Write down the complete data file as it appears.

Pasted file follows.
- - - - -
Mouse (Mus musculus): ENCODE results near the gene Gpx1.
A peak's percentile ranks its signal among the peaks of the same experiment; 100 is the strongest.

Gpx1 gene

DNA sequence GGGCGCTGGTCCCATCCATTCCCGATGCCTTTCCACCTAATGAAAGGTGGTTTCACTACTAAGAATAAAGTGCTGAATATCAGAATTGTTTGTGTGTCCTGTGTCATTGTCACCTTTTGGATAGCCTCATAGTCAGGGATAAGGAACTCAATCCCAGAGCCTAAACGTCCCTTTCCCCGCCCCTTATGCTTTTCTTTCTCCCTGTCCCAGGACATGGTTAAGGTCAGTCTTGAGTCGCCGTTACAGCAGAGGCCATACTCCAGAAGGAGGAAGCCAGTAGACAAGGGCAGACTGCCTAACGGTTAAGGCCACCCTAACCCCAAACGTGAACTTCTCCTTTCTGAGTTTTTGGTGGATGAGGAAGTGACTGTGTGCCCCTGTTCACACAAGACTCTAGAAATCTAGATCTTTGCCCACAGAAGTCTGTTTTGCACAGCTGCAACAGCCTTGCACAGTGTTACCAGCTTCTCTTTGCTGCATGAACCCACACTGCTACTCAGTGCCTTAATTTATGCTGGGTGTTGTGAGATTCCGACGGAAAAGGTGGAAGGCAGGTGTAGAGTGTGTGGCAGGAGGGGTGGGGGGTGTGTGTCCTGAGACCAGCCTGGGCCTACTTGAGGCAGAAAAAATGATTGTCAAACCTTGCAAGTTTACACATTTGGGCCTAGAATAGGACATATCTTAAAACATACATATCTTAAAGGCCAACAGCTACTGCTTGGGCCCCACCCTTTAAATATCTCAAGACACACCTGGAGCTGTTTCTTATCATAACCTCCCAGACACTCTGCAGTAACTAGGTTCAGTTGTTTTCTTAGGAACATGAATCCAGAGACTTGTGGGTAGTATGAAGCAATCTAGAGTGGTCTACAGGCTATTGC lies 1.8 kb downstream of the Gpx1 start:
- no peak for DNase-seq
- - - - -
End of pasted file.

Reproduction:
Mouse (Mus musculus): ENCODE results near the gene Gpx1.
A peak's percentile ranks its signal among the peaks of the same experiment; 100 is the strongest.

Gpx1 gene

DNA sequence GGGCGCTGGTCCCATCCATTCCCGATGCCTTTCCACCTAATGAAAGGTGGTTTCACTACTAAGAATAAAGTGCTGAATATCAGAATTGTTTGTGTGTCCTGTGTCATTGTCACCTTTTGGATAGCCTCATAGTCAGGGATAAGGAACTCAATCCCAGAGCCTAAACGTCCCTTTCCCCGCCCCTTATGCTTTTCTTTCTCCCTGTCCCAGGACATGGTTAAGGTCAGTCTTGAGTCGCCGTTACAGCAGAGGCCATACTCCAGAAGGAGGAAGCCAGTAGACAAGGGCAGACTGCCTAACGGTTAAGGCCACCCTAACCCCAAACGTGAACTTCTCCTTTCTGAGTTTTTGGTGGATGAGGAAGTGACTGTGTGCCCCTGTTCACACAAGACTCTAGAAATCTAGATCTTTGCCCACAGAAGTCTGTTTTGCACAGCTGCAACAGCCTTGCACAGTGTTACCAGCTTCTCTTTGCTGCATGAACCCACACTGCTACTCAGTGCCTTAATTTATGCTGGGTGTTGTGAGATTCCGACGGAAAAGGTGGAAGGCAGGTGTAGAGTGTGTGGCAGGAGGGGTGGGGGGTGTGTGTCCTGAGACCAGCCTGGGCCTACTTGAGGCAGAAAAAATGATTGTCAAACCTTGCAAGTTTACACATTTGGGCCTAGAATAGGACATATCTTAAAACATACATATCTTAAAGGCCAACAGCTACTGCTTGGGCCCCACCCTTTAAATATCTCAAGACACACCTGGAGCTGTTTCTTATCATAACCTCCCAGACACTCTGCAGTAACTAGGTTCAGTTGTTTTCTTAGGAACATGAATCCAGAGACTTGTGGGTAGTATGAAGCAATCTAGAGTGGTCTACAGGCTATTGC lies 1.8 kb downstream of the Gpx1 start:
- no peak for DNase-seq